“There’s a road that goes along the waterside,” Lily said. “If we follow it, it has to go somewhere. Come on. At the worst, we could be walking all night. In the morning, when it’s light, I expect it won’t seem as bleak.”

That was hardly a happy prospect. It was still raining and here, by the water’s edge, the wind cut even more bitterly. But Lily was right. It was the only thing they could do. They clutched hands together and carried on walking.

They had gone only a short way, though, when they became aware that they were not alone. Somebody was following them. They quickened their pace, but the footsteps behind them quickened even more. None of them dared to look around. It sounded like one person, but it could be more.

“Let me handle this.” Marion felt Hillary’s hand tighten on hers, then heard his voice gruffly by her ear before he let go of her and turned around. Hillary had changed to his male form. The would be mugger was surprised when what he thought was a vulnerable woman turned out to be a man who was well versed in fist fighting.

The fight didn’t last very long. The stranger struck out, but Hillary blocked him and came back with a blow to his jaw that sent him reeling. Lily gasped as something metallic flew from the assailant’s hand. He had been armed with a small penknife. But it was no good to him now. Hillary punched again and he hit the ground hard.

“He looks like a down and out,” Marion said as Hillary bent over the unconscious man and examined him. “He wanted our money. Leave him be. Let’s get away as fast as we can.”

“The underwear is uncomfortable, but I think it would be a good idea if I kept this form for a while,” Hillary said. “Traditional ideas of a man protecting women seem to come into play here.”

“I wish I knew where here was,” Lily complained. “That’s the frightening thing. Or when. If we’re not in Liverpool, then we could be anywhere and at any time. We might not even be on Earth.”

“I’m sure we ARE on Earth,” Marion said. “That man... he didn’t say much, but what he did say was in English. And we must be in my own era more or less. The few street lamps we have seen are modern concrete ones with electric fittings. We’re not somewhere really difficult like Victorian times.”

“I suspect we’ve been knocked a few hours forward and a few hundred miles off course,” Hillary reasoned. “Something threw the portal out of its usual track. But not so very badly as it might have done. When you think about the huge distance we travel across space, we’re fortunate to be on a civilised planet. Or, indeed, a planet at all.”

“We should be grateful for a breathable atmosphere, you mean?” Lily laughed ironically. They all thought about that for a little while and then dismissed it from their minds. It was just too horrible to contemplate.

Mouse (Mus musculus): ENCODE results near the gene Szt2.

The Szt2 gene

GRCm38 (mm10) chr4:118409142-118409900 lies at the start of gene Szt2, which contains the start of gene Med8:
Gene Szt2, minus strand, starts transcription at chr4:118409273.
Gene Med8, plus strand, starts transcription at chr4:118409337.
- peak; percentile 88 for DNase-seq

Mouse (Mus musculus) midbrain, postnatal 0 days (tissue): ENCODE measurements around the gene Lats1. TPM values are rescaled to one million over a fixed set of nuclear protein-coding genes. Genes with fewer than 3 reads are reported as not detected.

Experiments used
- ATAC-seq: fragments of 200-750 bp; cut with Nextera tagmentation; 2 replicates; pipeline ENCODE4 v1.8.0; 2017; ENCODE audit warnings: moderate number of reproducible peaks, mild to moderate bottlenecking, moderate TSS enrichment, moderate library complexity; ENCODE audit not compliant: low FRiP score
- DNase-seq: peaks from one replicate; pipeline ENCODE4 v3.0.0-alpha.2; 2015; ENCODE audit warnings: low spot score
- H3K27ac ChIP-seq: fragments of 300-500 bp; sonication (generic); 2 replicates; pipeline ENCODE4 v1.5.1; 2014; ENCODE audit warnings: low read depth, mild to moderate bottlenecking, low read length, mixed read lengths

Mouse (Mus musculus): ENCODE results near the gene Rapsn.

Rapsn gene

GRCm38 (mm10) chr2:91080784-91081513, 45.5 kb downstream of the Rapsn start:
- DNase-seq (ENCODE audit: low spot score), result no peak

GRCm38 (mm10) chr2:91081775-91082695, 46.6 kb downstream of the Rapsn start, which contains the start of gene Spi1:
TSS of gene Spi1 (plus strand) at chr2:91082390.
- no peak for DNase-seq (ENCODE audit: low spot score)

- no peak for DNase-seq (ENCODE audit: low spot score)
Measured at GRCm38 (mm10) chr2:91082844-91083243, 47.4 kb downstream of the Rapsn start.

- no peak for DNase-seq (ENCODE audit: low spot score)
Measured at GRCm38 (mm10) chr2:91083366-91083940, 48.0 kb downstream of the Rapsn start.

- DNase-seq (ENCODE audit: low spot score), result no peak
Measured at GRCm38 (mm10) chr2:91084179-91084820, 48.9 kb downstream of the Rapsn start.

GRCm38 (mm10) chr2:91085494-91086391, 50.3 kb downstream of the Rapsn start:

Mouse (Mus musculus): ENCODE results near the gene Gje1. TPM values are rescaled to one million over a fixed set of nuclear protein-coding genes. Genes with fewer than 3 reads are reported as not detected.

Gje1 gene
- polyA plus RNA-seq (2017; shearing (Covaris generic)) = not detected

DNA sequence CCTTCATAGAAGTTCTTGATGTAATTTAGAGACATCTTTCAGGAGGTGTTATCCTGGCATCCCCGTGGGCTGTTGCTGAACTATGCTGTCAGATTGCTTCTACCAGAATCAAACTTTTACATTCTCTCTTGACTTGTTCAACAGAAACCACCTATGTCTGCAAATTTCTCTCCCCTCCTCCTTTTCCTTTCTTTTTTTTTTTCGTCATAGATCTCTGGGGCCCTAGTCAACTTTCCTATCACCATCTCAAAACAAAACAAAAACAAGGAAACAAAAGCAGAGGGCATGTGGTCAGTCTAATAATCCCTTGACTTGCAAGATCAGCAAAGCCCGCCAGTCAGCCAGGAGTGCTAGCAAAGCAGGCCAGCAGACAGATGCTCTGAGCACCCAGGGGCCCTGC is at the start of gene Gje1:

And it didn’t make walking along a cold, wet, empty and largely unlit road any easier.

“This seems to be an abandoned dock area,” Marion commented after a while. “Look at those cranes. They were used for getting freight containers off the ships. It... looks like one of the parts of Liverpool docks where they’re redeveloping. But it isn’t, I’m sure of it. The water doesn’t look right. I was born in Birkenhead. I know what it looks like at night. This isn’t any part of Liverpool’s waterfront that I know.”

“Liverpool isn’t the only city on Earth with disused docks, surely?” Lily suggested.

“No. It’s not even the only one in Britain. Imports and exports are done differently nowadays. The Eurotunnel means a lot of stuff comes by road or train. They don’t need big docks to unload huge boats any more. So they’re being closed and changed all over. Mostly they’re being turned into residential areas. The old warehouses become flats and offices and the docks become marinas for pleasure yachts. They’ve already done that to a lot of Liverpool’s waterfront. Look at the Albert Dock and all around there. But there’s lots more, further along the river, still derelict and abandoned. Except I am sure this isn’t it.”

“But wherever this is, it’s the same?” Hillary surmised. “Another English port town undergoing the same changes?”

“Yes. But I don’t know where. I mean... I don’t wander around Liverpool’s waterfront at night, let alone any other city. I don’t recognise anything.”

Lily got ready to say something, then she gave a cry of fear. Again, they were not alone. This time, though, there was more than one shadowy figure coming closer. Four, five men in dark coats and hats pulled down over their faces drew nearer very slowly, but in such a way that they knew they couldn’t run. Hillary crouched and picked something up from the ground. Marion saw that it was a stone. He closed it in his fist. It would make his punch all the harder when he defended them. Marion wondered briefly where a Haollstromnian aristocrat learnt the art of street fighting. She knew he would defend them with his last breath. Hillary in both male and female form was brave and resourceful. But she wasn’t sure he was resourceful enough to fight five men at once. They were in very serious trouble.

Then one of the men shouted to the others and they backed off. Lily gave a gasp of relief as they heard the sound that had scared away their attackers.

“It’s a car,” Marion said. She looked around and saw the headlamps getting closer. Then she recognised something else about it. “Hillary... I think you should turn into a woman again. It might seem a bit strange...”

She stepped into the road, almost directly in the path of the oncoming car, and waved frantically. To her relief, it stopped. As it did she noticed its markings. Then she noticed the lettering that went with the markings, and at least part of their puzzle was answered. She sighed with relief as the policeman got out of the car and asked if they were all right.

“No, we’re not,” she managed to say. “We’re lost, and scared and...”

Marion fainted. Until that moment she hadn’t realised just how cold she actually was, or how scared, and it all became just too much for her. Hillary caught her in her arms and told the policeman to help.